Chapter 5: Implications of Declining Discount Rates for UK Climate Change Policy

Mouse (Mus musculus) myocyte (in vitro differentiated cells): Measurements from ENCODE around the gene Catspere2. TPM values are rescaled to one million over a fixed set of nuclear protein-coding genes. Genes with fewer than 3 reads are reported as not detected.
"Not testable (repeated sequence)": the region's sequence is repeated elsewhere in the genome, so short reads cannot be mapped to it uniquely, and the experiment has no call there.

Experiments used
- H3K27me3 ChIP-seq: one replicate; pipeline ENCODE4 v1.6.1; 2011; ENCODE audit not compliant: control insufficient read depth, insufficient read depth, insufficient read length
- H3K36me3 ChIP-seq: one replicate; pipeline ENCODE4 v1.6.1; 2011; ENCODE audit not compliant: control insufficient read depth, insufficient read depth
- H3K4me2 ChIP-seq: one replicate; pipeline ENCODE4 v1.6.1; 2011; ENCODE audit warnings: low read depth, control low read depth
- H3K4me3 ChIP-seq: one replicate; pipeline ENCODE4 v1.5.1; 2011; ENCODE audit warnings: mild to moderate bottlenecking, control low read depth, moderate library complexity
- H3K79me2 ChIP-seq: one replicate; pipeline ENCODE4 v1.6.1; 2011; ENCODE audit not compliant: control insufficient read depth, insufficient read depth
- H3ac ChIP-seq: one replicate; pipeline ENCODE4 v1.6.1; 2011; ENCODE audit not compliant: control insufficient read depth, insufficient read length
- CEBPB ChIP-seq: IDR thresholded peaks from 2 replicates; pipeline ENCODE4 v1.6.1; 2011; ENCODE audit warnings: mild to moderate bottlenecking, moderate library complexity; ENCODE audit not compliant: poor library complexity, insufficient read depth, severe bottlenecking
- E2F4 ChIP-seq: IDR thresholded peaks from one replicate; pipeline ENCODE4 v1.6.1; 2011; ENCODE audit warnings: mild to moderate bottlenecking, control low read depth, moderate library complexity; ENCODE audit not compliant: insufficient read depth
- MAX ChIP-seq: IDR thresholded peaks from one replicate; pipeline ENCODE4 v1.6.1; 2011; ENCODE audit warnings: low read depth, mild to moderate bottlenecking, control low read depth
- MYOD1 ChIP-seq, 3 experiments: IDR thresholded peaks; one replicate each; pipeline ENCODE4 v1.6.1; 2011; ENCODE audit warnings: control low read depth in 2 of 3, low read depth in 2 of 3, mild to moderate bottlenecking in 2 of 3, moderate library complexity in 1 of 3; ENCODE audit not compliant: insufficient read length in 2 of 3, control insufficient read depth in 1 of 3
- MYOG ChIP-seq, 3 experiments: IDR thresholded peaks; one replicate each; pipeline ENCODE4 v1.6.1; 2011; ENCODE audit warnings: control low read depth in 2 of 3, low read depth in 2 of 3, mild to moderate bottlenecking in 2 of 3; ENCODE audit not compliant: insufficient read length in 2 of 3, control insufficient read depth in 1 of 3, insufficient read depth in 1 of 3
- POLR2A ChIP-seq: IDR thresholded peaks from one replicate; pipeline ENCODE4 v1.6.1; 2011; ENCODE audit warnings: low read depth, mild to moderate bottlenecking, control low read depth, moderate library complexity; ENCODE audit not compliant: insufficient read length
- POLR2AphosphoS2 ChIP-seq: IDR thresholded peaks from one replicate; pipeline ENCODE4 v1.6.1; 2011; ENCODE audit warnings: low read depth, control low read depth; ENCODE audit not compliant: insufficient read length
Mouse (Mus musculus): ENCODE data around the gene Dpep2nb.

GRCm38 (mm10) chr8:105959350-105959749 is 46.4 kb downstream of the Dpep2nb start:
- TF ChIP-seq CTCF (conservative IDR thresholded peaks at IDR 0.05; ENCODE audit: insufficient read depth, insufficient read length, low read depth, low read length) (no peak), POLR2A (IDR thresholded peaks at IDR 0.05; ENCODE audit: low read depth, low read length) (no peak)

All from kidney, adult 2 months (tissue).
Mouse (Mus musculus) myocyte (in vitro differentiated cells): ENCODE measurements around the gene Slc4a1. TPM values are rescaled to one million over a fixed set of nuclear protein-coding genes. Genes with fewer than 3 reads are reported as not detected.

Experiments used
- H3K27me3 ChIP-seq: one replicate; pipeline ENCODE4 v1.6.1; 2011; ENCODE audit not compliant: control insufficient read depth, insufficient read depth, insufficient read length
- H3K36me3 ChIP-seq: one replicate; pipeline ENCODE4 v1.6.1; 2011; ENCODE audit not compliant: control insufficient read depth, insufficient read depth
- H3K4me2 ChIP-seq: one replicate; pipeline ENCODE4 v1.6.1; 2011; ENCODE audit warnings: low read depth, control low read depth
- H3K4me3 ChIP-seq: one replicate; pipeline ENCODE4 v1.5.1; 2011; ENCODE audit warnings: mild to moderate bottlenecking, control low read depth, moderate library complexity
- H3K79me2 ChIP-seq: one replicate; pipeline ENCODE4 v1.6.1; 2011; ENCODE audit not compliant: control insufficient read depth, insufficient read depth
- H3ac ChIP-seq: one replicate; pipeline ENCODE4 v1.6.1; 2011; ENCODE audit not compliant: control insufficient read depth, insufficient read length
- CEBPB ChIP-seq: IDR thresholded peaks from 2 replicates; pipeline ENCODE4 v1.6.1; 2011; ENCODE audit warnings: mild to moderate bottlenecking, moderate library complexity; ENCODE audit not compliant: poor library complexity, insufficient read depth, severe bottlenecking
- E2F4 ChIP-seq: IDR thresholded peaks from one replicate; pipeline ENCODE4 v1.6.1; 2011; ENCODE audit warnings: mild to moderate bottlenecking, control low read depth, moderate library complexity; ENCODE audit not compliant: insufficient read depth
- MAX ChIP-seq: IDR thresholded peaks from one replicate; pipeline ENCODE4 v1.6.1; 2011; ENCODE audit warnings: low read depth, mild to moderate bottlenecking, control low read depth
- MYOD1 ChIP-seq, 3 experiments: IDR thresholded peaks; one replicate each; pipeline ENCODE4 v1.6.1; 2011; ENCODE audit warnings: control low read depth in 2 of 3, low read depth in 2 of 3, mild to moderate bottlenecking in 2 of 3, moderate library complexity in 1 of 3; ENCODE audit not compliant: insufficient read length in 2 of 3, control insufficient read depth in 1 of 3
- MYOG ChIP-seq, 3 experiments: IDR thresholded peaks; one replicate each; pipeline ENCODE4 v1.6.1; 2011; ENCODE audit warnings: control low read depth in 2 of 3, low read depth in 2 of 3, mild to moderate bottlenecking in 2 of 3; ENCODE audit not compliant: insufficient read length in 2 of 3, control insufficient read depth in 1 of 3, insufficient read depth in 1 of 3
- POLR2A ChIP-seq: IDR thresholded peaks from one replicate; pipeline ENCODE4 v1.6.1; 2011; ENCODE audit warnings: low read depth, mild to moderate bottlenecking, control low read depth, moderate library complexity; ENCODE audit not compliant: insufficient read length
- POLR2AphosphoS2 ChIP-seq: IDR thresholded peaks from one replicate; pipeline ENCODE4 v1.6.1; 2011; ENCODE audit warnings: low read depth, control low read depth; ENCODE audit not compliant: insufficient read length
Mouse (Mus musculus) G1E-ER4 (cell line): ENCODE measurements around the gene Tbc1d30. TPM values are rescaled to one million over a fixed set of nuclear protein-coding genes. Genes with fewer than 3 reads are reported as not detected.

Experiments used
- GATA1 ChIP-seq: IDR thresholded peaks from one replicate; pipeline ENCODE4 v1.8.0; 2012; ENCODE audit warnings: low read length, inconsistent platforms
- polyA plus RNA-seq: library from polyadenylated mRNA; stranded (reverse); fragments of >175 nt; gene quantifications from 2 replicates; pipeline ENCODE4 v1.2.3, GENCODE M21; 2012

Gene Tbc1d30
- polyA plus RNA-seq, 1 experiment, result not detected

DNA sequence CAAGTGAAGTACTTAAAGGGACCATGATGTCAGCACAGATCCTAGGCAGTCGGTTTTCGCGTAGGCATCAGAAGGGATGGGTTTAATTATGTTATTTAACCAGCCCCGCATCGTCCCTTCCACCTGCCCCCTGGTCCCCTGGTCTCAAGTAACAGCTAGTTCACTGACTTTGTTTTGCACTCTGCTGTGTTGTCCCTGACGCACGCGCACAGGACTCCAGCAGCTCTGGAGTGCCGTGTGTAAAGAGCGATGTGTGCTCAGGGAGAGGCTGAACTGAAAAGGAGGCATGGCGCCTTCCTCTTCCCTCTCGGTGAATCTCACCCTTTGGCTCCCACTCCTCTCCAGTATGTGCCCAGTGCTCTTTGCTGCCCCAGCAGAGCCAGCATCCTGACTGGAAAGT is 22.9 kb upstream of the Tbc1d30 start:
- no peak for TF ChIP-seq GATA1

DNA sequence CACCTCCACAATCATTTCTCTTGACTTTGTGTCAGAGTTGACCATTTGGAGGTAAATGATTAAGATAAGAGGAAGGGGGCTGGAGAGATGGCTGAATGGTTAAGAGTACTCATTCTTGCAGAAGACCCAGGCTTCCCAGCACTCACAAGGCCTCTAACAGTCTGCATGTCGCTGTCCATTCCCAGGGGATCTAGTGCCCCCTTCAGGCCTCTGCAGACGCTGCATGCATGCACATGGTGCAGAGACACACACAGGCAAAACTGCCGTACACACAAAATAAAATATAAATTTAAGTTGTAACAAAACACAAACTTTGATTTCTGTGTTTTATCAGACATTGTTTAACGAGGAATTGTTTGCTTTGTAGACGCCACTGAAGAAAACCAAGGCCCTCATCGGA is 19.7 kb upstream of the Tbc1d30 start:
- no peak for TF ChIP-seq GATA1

Ben Groom, Cameron Hepburn, Phoebe Koundouri and David Pearce INTRODUCTION Discussions about applied cost–beneﬁt analysis (CBA) are incomplete without the thorny issue of discounting emerging at some point. Indeed, since the calculation of net present value (NPV), and hence the efﬁciency of a project or policy, hinges so crucially upon the level of the discount rate applied across time, the analysis of time preference and discounting has become an active area of research in its own right. Nowhere is this debate more hotly contended than when CBA is used to evaluate projects with impacts that extend into the far distant future such as biodiversity conservation, nuclear power and, of course, climate change. This chapter aims to review some of the more recent contributions to this debate and in particular, the theory that underpins recent calls for the use of declining discount rates (DDRs). We then discuss how a schedule of DDRs can be estimated and illustrate their impact upon two topical policy questions: climate change and nuclear power. Economists and others have argued at length over which of several potential discount rates should be used as the Social Discount Rate (SDR) (e.g. Marglin, 1963; Baumol, 1968; Lind, 1982; Portney and Weynant, 1999). Several candidates exist, the most widely recognized of which are 1. the social rate of return on investment and 2. the rate at which society values consumption at different points of time (the social rate of time preference), henceforth r and δ respectively. The distinction between...
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